Unbearable violence so graphic you endure most of it with your hands covering your eyes, over-written script and hysterical direction so over-the-top it’s incomprehensible, and Jennifer Lawrence wallowing in full-frontal nude scenes—the trashy, convoluted Red Sparrow has plenty of everything it doesn’t need and very little of what it does. It’s an espionage cartoon sideshow that is inarguably nasty and pointless, with occasionally entertaining moments. Color it preposterous.
The encyclopedic plot, culled from one of three novels by former C.I.A. operative Jason Matthews, is so demented that trying to figure it out is hardly worth the strain on the brain to bother. Game girl that she is, Jennifer Lawrence will fearlessly tackle anything if the money’s good enough, but she remains one of the current screen scene’s prime talents at choosing the wrong projects.
Hot on the heels of the vile, pretentious Mother! she is now woefully miscast as Dominika Egorova, a Russian ballerina who is crippled in mid-stardom by another dancer on the stage of the Bolshoi. With her career permanently destroyed, Dominika has to find another way to support her invalid mother (a wasted Joely Richardson), so she turns to her her Uncle Vanya (these are the jokes, folks), a sleazy sexual predator and mass murderer who also happens to be one of Russia’s leading super spies.
A vision of consummate evil played with fascinating, creepy sensuality by the great Matthias Schoenaerts, Uncle Vanya plots and murders ruthlessly, biding his time until he can get her into bed himself, quickly recruiting his niece into a secret organization dedicated to turning attractive Russian boys and girls into sex machines called Red Sparrows—spies who will do anything with their bodies to seduce their victims into surrendering information. The training program is run by a cold, efficient and amoral Communist robot (a sinister but wasted Charlotte Rampling), who is successful enough in her role as matron to turn Dominika into a first-rate whore spy who is raped and mutilated across Budapest, Moscow, Vienna and London tracking an American C.I.A. operative, Nate Nash (played by the equally miscast Australian, Joel Edgerton), to procure the identity of a mole he nourishes as a double agent (a doubly-wasted Jeremy Irons).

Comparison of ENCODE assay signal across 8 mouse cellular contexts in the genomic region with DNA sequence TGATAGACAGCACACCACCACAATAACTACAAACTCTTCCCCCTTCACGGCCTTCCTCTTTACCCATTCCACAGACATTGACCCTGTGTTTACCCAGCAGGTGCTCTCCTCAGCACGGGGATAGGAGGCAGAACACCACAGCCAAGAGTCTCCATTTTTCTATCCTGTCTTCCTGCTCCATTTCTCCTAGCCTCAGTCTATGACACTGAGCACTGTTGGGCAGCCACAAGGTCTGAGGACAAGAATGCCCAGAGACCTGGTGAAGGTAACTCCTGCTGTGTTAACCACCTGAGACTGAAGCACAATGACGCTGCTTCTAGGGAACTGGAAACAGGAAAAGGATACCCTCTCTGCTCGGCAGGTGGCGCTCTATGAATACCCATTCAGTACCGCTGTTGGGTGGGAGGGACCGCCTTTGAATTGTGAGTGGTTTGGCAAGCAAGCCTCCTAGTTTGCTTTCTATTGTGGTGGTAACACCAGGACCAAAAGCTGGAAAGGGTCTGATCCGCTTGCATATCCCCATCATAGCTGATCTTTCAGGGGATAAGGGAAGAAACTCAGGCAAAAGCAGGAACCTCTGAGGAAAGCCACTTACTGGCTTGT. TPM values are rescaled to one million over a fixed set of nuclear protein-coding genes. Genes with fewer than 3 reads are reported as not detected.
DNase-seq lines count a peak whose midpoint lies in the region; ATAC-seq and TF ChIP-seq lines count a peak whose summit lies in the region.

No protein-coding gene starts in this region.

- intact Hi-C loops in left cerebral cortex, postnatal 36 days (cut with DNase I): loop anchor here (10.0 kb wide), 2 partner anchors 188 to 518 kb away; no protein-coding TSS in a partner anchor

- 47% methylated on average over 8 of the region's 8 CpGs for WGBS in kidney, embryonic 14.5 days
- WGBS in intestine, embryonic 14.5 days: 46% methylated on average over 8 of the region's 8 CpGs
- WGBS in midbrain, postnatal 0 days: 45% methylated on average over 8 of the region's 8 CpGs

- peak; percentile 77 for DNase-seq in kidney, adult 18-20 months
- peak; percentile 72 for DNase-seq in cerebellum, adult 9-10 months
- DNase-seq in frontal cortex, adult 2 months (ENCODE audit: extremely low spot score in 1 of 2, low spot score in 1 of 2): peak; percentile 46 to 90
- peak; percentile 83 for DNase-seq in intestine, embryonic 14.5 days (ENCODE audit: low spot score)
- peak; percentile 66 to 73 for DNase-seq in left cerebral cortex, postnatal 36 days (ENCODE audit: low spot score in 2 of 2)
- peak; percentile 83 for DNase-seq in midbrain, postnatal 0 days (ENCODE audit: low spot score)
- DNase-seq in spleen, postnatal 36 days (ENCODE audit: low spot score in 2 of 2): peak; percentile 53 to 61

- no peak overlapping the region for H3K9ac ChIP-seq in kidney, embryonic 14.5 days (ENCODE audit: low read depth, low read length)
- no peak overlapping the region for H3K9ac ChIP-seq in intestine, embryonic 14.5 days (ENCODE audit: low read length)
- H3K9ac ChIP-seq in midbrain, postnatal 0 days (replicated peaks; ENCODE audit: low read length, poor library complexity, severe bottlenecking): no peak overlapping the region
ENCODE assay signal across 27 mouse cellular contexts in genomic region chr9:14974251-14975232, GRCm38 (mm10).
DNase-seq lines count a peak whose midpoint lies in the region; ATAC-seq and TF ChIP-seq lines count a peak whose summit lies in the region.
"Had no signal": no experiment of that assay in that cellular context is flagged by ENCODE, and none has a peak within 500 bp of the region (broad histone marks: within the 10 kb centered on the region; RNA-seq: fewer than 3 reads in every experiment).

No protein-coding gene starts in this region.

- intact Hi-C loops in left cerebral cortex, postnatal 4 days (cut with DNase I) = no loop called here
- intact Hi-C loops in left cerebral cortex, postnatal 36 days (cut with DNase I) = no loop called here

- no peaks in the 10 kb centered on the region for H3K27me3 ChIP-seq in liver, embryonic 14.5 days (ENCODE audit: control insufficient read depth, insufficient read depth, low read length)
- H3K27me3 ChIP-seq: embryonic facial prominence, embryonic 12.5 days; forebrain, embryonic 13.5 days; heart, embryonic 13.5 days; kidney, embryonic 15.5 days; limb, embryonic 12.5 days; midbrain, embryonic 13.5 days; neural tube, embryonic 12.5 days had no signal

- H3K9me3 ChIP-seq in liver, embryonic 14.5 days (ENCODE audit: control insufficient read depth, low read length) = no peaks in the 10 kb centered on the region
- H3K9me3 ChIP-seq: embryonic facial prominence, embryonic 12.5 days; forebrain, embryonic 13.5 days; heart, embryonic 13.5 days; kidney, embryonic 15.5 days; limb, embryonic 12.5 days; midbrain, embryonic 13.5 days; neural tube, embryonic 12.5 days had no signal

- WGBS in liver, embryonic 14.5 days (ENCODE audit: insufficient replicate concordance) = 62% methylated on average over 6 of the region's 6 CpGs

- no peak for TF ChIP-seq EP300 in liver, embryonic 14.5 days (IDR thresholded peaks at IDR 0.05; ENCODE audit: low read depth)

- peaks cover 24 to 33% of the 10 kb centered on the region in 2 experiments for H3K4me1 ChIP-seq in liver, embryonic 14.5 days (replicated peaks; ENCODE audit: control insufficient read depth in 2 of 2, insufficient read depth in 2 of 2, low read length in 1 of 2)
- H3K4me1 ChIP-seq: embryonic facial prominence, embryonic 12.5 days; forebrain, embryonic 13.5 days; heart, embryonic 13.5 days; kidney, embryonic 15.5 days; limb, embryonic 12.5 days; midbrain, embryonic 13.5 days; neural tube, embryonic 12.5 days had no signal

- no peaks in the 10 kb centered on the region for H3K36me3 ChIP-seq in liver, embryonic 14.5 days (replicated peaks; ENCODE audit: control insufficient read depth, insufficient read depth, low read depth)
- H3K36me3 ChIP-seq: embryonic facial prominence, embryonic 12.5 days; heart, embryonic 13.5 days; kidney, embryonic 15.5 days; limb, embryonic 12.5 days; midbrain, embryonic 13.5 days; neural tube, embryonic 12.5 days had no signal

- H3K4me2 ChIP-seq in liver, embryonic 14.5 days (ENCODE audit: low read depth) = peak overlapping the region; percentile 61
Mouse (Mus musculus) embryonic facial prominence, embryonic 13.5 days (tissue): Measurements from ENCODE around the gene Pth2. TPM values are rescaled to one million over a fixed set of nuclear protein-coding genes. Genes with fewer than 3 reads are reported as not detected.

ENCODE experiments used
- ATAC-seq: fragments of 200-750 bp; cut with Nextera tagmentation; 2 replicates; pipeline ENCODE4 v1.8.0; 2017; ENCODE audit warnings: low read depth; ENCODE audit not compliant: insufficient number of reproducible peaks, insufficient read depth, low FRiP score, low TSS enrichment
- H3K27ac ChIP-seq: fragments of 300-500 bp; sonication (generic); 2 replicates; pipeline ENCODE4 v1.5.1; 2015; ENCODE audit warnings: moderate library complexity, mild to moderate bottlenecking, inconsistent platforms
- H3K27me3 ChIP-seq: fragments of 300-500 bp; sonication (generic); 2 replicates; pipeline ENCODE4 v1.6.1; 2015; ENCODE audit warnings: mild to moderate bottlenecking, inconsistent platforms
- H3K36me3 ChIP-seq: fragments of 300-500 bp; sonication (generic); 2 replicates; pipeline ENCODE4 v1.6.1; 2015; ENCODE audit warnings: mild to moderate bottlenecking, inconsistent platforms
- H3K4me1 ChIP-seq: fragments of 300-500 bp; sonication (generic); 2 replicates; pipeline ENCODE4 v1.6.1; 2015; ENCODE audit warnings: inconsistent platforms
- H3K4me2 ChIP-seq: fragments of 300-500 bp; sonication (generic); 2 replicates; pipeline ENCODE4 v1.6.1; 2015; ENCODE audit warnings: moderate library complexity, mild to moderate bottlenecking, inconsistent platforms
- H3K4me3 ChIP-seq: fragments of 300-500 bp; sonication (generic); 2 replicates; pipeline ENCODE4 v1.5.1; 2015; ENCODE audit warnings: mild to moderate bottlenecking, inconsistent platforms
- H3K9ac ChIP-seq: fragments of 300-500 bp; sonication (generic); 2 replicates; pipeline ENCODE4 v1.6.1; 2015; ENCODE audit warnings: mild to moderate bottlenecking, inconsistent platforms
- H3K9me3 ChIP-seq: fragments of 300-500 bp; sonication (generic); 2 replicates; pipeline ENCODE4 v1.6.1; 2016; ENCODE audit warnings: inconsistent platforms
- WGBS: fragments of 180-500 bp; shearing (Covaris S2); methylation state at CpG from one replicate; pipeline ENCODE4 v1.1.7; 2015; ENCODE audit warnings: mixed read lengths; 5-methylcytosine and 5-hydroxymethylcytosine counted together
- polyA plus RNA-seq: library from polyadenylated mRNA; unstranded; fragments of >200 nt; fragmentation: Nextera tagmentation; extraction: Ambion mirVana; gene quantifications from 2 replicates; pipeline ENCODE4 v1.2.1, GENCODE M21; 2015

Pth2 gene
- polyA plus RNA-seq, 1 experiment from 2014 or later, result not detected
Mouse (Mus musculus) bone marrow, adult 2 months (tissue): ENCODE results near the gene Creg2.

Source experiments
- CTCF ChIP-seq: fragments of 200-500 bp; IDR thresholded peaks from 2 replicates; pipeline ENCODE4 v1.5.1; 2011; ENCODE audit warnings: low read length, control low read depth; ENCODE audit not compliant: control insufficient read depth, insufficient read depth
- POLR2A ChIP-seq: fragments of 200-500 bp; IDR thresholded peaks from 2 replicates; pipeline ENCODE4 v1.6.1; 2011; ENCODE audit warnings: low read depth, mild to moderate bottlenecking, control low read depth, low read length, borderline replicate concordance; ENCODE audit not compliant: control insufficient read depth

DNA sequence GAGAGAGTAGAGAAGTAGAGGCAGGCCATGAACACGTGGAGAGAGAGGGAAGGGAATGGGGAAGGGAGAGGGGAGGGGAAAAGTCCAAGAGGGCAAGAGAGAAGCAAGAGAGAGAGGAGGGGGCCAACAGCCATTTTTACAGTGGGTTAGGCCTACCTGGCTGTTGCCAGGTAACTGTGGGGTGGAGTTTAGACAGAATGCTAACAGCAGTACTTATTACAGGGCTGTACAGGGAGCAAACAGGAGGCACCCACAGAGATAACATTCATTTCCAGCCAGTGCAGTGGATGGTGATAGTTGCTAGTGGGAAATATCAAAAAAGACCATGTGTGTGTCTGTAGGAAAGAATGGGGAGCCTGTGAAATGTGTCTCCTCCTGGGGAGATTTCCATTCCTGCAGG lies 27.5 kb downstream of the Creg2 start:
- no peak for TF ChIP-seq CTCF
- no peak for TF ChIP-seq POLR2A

RED SPARROW ★★
Trouble is, she’s such a fabulous red sparrow that Nash loses his cool and falls for her sexual power, while she ill-advisedly lowers her guard and falls for his protective alpha-male double role as Daddy and lover, and the door opens for assorted predators, sadists and maniacs to unload an arsenal of weapons and beat both spies senseless.
The torture sequences are so calculatedly gruesome that both of the lovers emerge black and blue from every scene. By the time the Russians strip Nate down and drag out what looks like a medieval cheese grater to shred his skin from his body while he screams bloody murder, the film has turned fatally implausible.
Reunited with director Francis Lawrence, who helmed the last three Hunger Games installments, Ms. Lawrence (no relation) goes through her paces valiantly, looking terrific in lavish costumes even with a black eye (I didn’t know Russian spies dressed so elegantly; it’s a deadly game but it must pay well).
There isn’t much chemistry between the leads, and their sex scenes don’t sizzle, but the fault lies with the dopey, confusing script by Justin Haythe that fails to develop their characters with any depth or purpose. The all-star cast works hard to bring small, superfluous scenes to life, especially the brief one dominated by Mary-Louise Parker, who comes to a disastrous end as a drunken spy who evokes more laughs than suspense.
Silly, sickening and contrived, Red Sparrow takes obvious advantage of the current anti-Russian sentiments running rampant in American politics, so it’s no surprise that the villains get to steal the picture—especially the terrific Matthias Schoenaerts, who walks the walk and talks the talk with icy resolve, and looks alarmingly like Vladimir Putin.